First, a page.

A decade is an eternity in Rap years, and that truth isn’t lost on Jeezy. These days he raps about crimes for which the statute of limitations would have long expired with a renewed sense of purpose, as if reflecting upon everything he has survived with a smug sense of satisfaction. It isn’t that he foresees his impending downfall; he simply hears the grumblings of those writing his career obituary while the scene he helped build rapidly changes around him. There’s a subtle self-awareness to everything he does now—attempting to preserve his legacy with YG, the ill-fated Freddie Gibbs signing, growing noticeably more deliberate and introspective, etc.—and it’s clear to all paying attention that he doesn’t have the cachet he once did. But perpetually shifting release dates and internal turmoil within his CTE imprint haven’t yet rendered him impotent. Jeezy is more in tune with his craft than ever; we, the fans, have simply changed.

With Seen It All: The Autobiography, the seventh LP from Rap’s preeminent coke hustler-turned-rapper, Jeezy chronicles his ascension between the two points with the acuity of a far wiser man, and does so with some of his sharpest writing. He pens his own memoir as if he might not get another chance and he does so with a stunning mindfulness. Jeezy has been the face of Trap long enough to no longer be young, so naïveté plays no part in how he assesses his own career arc. On “No Tears,” he raps, “I guess this is what it feels like when you’re royalty, holmes / And you wake up and the loyalty’s gone,” and it almost feels like he’s hashing out his relationship with both Def Jam and the subgenre that has seemingly turned its back on him. In that regard, Seen It All is a proud commemorative created to remind us of Jeezy’s place in the Trap pantheon, and while the output does get rather uneven in spurts, it feels like an honest, autobiographical retelling of Snowman lore.

Concepts quickly get stale in music, but on Seen It All Jeezy subverts beating the proverbial dead horse by pushing his craftsmanship to new, hyper-reflective heights. The songwriting is much more personal this time around, and it gives new life to ideas Jeezy has worn dry over the years, ideas that have evolved into Trap tropes.

“I’m from a small hood, but I had big dreams / My uncle Robert taught me how to use the big beam / That was right before he caught his life sentence / Said do what you gotta, just put your life in it,” he raps on the sober, horn-laced “How I Did It (Perfection),” and it’s that kind of glimpse into the past that helps a listener understand basic criminal psychology. On “Win Is A Win” he spits, “I hope my words they inspire ya, spoke like a true leader / The first to admit life’s more than two seaters.” He’s a bit more thoughtful this go-round, and he must be given all he’s seen.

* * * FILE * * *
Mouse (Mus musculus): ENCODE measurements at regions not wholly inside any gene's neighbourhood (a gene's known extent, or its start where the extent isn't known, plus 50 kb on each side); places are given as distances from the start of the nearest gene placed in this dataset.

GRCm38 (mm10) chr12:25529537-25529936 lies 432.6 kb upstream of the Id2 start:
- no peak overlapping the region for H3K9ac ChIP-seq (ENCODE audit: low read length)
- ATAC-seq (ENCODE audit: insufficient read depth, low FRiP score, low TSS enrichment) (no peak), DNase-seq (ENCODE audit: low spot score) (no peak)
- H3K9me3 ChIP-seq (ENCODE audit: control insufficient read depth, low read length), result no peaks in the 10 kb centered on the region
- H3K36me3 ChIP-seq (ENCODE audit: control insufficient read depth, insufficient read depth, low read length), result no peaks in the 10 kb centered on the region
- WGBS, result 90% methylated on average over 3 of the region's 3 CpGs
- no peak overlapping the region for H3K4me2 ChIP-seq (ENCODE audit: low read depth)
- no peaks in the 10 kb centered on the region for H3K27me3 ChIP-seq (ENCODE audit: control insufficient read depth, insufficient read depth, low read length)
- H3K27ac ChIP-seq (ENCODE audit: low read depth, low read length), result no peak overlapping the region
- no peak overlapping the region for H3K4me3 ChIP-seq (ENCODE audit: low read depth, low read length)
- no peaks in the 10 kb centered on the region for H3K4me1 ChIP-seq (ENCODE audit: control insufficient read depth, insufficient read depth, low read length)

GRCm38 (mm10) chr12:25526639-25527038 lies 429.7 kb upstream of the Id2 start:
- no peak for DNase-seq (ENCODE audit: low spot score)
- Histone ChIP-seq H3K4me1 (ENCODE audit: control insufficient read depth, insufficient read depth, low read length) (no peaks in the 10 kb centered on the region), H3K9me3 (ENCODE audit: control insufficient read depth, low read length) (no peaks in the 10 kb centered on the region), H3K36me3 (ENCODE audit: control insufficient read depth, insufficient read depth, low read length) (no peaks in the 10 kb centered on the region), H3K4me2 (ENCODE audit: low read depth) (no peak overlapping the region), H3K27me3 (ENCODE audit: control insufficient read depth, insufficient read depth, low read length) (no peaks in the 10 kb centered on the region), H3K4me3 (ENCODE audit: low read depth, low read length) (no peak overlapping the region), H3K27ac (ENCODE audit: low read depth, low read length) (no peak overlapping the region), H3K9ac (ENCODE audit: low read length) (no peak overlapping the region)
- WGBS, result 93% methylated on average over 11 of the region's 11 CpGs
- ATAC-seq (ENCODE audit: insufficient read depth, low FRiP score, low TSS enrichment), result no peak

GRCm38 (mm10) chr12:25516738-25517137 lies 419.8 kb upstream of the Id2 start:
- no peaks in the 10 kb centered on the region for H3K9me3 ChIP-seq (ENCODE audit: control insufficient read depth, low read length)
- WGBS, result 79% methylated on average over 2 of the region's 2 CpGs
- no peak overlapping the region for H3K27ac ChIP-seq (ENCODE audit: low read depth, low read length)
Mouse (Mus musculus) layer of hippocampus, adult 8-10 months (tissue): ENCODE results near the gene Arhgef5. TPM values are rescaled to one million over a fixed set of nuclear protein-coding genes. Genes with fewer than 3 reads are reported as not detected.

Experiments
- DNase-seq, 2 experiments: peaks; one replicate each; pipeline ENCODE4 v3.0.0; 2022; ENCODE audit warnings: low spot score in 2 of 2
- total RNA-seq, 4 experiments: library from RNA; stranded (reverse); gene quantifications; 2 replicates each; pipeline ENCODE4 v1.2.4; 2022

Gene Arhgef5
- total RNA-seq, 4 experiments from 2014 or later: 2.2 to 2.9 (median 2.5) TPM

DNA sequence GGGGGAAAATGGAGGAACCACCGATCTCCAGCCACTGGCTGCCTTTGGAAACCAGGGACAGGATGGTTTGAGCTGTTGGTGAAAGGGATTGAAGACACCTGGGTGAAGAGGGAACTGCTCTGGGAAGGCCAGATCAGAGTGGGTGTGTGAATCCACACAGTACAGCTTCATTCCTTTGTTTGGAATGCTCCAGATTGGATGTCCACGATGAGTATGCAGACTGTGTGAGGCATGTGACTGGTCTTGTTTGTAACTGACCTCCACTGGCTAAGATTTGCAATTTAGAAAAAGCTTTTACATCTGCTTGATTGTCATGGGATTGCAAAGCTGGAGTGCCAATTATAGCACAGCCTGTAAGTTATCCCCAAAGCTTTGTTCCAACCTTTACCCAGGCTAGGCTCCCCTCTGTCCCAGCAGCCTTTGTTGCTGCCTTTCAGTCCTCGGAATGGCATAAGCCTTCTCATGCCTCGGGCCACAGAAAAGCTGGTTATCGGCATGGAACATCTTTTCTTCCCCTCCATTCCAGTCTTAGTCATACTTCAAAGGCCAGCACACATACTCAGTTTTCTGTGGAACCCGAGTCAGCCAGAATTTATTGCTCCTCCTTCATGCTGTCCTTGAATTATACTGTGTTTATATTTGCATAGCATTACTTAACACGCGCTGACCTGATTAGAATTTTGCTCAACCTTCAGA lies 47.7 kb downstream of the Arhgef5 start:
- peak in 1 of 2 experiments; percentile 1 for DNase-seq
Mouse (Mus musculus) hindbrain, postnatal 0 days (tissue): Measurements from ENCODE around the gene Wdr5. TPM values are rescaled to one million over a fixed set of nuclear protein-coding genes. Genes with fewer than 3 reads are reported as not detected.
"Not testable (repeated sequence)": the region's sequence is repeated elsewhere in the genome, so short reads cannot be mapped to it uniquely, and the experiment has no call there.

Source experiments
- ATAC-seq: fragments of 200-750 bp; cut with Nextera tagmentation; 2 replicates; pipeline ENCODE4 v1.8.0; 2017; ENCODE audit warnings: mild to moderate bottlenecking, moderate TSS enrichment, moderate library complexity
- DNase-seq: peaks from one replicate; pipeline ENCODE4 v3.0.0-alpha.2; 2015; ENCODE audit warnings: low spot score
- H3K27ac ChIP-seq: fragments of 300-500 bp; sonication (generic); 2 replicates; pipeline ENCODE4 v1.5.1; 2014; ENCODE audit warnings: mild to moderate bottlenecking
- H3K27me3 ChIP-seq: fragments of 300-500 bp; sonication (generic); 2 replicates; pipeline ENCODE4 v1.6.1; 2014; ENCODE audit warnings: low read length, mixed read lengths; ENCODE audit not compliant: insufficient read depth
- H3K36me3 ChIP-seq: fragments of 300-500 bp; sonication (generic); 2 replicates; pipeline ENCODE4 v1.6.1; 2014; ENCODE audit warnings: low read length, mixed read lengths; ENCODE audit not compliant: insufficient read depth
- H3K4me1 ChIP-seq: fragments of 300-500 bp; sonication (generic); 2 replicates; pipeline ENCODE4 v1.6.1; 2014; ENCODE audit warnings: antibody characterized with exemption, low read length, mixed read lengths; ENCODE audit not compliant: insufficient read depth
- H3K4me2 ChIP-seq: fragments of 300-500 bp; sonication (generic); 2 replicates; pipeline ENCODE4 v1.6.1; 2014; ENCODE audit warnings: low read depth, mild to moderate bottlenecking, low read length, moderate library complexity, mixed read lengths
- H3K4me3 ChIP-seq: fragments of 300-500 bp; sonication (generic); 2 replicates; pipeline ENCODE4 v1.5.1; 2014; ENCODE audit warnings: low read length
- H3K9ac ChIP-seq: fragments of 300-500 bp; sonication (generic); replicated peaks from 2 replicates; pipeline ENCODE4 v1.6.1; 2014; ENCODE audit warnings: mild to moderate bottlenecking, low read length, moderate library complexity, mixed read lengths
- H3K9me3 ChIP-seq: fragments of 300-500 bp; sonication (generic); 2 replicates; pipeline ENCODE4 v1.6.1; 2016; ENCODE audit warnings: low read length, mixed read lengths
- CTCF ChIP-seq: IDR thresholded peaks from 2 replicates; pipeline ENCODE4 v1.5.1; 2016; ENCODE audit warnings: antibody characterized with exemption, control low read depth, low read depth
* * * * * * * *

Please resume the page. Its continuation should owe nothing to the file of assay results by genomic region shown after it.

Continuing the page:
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Seen It All: The Autobiography does get muddled at times. There’s no place for “Holy Ghost” on this record, “Enough” is just plain cheesy with strained attempts at crooning, and things get even dicier on the deluxe edition. Even with its sometimes-questionable decisions, however, it cuts through the clutter with piercing moments of brilliance. The LP has standard Trap anthems like “1/4 Block” and “What You Say,” which both hearken back to the classic Jeezy of old, but it also finds Jeezy stepping outside his element for the groovy, Akon-assisted “Been Getting Money” and street reunion “Beez Like” featuring Lil Boosie, which both lay stringy guitar licks under Jeezy’s boisterous voice. That voice itself is still enough to clear a room; it stands as the centerpiece, broadcasting this drug epic.

At its very best, Seen It All is a glimpse into how Jeezy can make his living on the back nine in a crowded subgenre with no use for him anymore: By recalling the most chilling details of his drug dealing past with a flashback-like crispness. The title track finds the host reminiscing nostalgically about coke, what it forced him to endure, and what it gave him, getting an increasinly rare, great verse from Jay Z in the process. “Me OK” is signature Jeezy with drug mathematics and drug kingpin ostentatiousness. The longer Jeezy sticks around the more obvious it becomes that to some he will always be the “drug-dealing rapper” archetype incapable of evolving into something else, something more. He’ll always speak for the streets. It’s just a matter of whether or not we’ll still be interested in receiving his message.